Only registered users can comment.

  1. I waited so much time for something like this. It's a big improvement for the Android developers life! Thank you!

  2. How do I add business logic to the navigation? You showed static navigation, what about dynamic?

  3. Now the iOS developers that work near me can't mock me anymore for not having a storyboard 😀

  4. How do I handle CollapsingToolbarLayout for specific Fragment if I have Toolbar that is placed in the Activity?
    Do I hide the Activity's Toolbar and then handle Fragment's Toolbar separately? How will this affect the up navigation?

  5. Will there be a
    implementation 'android.arch.navigation:navigation-activity:1.0.0-alpha01'
    that fixes the up and back button handling for activities without the need to switch to this Fragment style?

  6. Okay so this explained some parts. But what about master-detail flows on tablets? How do I tell it whether I'm on a phone or tablet ui and where to load the fragment to? How would I modify the ActionBar Menu? What about Activities deeper in the hirarchy where I want an Up-arrow even on the topmost fragment to go up to another activity? So many things that are currently not explained anywhere, so we'll need to wait for blog posts and stackoverflow questions to pop up to fill all the blanks. Just like every io unfortunately. Things will be usable around the P release.

  7. Can a fragment in the navigation graph have multiple pop-to fragments? Can a navigation graph looks like a net?
    For example in the case of 06:17, what if an app has multiple entries to the user_profile? Or I'll need to create multiple separate paths?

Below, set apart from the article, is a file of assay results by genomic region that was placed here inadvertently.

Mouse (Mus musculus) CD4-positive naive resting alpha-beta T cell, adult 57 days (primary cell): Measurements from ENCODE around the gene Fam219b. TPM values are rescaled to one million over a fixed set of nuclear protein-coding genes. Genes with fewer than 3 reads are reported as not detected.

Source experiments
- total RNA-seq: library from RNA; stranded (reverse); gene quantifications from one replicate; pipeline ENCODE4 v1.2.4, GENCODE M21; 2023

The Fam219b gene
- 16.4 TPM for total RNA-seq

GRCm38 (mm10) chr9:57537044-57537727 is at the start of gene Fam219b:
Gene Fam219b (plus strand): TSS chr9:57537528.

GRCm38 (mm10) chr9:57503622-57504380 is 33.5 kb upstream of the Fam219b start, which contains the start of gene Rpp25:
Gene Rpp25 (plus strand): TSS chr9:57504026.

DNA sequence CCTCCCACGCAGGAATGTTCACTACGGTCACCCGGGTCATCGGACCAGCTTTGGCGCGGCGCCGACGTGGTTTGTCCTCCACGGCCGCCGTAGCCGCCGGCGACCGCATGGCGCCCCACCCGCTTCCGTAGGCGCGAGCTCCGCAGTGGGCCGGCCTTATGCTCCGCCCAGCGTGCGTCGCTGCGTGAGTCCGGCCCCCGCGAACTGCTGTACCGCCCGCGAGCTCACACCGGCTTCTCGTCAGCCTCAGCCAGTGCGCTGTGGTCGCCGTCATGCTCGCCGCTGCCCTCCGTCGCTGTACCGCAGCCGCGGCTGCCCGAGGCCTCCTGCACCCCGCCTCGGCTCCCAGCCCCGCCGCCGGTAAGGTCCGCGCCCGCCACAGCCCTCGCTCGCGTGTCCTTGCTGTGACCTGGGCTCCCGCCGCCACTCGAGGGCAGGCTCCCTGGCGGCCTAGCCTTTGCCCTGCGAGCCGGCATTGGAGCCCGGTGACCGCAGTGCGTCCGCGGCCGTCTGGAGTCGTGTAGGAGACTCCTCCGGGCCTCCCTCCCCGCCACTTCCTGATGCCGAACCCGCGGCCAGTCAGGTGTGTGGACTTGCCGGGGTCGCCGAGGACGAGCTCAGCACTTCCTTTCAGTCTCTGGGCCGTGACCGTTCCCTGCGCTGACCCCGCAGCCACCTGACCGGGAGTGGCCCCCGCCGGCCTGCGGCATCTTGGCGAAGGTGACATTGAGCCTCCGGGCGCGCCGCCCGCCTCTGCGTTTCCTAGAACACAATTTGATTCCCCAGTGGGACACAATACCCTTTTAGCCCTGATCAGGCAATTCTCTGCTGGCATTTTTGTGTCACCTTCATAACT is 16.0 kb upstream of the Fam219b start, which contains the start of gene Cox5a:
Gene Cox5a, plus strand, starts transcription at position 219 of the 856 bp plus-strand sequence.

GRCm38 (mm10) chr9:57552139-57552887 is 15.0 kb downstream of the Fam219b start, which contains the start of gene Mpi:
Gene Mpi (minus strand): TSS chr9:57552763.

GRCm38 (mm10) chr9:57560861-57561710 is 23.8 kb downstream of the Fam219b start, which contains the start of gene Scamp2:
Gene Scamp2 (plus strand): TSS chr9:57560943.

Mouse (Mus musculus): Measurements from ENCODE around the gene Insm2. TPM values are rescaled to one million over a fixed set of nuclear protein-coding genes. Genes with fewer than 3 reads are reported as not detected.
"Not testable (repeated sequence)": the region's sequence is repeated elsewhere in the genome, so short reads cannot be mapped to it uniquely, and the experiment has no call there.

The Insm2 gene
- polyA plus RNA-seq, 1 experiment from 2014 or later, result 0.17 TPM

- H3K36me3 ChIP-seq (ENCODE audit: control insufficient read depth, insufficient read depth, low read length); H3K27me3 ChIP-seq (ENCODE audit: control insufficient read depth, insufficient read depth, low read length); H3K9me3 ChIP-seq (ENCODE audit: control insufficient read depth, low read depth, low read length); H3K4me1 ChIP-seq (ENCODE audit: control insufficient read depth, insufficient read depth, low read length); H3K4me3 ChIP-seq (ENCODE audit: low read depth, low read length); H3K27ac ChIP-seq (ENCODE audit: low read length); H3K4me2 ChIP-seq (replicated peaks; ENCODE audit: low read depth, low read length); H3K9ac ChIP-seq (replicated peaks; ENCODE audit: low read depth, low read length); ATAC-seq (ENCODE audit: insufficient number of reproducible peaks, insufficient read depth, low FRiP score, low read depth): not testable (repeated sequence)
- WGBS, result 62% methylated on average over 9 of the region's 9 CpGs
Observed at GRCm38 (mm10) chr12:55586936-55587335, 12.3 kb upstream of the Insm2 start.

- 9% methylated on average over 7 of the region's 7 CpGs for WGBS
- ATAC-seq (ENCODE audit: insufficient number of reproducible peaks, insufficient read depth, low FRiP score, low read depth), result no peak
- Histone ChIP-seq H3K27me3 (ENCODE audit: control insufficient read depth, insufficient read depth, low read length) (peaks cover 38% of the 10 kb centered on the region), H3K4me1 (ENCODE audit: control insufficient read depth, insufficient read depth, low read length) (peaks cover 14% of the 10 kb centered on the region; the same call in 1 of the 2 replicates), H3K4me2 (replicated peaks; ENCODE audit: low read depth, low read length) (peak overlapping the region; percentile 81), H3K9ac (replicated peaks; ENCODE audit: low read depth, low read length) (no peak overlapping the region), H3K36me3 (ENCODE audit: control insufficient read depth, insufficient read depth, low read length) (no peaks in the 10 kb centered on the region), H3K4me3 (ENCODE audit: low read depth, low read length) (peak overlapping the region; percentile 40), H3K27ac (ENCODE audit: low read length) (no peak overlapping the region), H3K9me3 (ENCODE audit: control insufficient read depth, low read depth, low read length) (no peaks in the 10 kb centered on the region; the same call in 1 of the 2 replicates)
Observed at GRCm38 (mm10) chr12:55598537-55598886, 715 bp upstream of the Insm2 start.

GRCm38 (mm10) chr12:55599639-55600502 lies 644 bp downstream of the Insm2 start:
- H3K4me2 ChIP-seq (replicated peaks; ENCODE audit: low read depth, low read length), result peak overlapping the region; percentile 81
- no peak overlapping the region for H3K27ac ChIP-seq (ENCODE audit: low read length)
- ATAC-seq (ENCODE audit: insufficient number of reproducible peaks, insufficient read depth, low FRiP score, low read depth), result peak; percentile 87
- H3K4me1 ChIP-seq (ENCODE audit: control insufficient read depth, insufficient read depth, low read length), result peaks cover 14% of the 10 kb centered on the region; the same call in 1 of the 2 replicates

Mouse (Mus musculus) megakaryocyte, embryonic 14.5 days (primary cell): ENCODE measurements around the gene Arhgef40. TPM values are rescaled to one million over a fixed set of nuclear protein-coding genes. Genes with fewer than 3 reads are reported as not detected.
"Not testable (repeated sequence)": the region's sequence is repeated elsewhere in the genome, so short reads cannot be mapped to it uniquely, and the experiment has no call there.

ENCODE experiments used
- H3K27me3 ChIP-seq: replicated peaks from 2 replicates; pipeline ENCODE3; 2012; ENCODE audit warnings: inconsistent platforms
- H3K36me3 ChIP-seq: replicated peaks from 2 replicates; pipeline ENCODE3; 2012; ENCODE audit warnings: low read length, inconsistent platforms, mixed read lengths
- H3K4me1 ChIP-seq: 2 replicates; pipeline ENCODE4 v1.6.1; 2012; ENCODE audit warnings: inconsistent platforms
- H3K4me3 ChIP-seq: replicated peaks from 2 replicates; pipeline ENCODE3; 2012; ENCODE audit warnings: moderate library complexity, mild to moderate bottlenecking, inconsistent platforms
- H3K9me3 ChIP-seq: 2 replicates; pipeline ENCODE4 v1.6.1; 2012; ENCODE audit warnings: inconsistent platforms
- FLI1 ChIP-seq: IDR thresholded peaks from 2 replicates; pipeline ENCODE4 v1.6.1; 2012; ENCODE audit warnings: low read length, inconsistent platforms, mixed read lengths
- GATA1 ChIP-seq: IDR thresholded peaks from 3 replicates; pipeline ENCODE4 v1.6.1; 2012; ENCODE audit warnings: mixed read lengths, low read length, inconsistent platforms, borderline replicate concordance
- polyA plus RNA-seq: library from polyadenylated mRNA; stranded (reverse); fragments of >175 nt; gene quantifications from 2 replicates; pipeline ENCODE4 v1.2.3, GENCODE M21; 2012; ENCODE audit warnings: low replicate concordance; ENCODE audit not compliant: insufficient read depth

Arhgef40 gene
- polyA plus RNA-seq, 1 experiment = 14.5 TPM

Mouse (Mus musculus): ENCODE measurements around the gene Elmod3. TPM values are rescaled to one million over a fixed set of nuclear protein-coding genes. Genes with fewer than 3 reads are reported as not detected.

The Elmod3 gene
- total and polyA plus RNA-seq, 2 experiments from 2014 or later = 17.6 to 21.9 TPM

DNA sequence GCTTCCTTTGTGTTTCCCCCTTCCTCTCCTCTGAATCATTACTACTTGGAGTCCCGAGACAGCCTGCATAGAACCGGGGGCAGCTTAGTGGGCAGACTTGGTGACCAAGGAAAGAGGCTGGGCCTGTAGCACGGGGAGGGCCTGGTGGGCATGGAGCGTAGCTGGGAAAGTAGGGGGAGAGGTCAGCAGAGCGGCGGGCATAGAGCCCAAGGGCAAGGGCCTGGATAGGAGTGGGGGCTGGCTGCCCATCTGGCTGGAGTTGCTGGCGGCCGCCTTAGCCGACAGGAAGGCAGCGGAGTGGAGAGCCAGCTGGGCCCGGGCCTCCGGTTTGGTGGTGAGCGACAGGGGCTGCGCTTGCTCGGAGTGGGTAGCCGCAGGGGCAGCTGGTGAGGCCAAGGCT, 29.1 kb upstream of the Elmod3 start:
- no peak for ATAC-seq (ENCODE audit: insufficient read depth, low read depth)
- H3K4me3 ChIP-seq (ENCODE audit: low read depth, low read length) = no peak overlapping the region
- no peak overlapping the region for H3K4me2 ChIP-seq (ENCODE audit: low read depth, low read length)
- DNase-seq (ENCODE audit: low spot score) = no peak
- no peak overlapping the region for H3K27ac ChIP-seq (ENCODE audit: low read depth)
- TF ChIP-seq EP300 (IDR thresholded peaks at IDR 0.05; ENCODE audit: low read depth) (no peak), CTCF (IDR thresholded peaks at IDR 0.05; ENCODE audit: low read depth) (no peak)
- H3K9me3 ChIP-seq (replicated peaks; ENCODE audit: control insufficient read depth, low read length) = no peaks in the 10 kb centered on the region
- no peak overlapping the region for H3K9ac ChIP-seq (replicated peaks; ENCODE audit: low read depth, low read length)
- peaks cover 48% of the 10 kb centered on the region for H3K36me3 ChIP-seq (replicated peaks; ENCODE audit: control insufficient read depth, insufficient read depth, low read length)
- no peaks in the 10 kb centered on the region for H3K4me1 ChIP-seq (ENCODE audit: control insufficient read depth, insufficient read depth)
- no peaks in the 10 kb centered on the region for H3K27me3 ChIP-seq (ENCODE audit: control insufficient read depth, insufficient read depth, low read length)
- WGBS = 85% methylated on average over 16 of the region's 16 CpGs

8. With larger applications with many fragments – can you have multiple .xml files for the navigation graph or can you only have one very large graph for the entire project?

  9. Finally after 10 years they are starting to understand that Android Fragments and UI design are completely shitty… And then they take inspiration from Apple ? Really ? What is going wrong with you Google ?

  10. why they copy ios i dont understand and even if they copy they cam make it better but these are only good for fragment transactions Not activity result

  11. How to manage fragment state duting backstack. Like first contains recyclerview and user scroll to end then onitemclick navigate to second screen. now if user back to previous fragment there is not state managed. it is possible or not.if possible how to manage ?

  12. Hello from 2019, navigation editor not working properly, as always all new features not production-ready – data binding, navigation… Looks like experiment, but not as usable feature.

  13. The details are so satisfying and awesome !! 🙂

    Oh by the way, is it ok if I can also seek your advice in this open source android app I have posted below? Just need some feedback about it…

    http ://bit. ly/2tldxaG

    thanks a-hundred-times !!

  14. Nice! I will be happy to follow and learn from you. 😛

    Oh by the way, is it ok if I can also seek your advice in this open source android app I have posted below? Just need some feedback about it…

    Just need to search ' pub:Path Ahead ' in Google Play (P & A are case sensitive).

    thanks a-hundred !!

  15. Every back button or navigation item selection recreates the whole fragment. So what is the use of this if I can't keep the last state of the fragment state.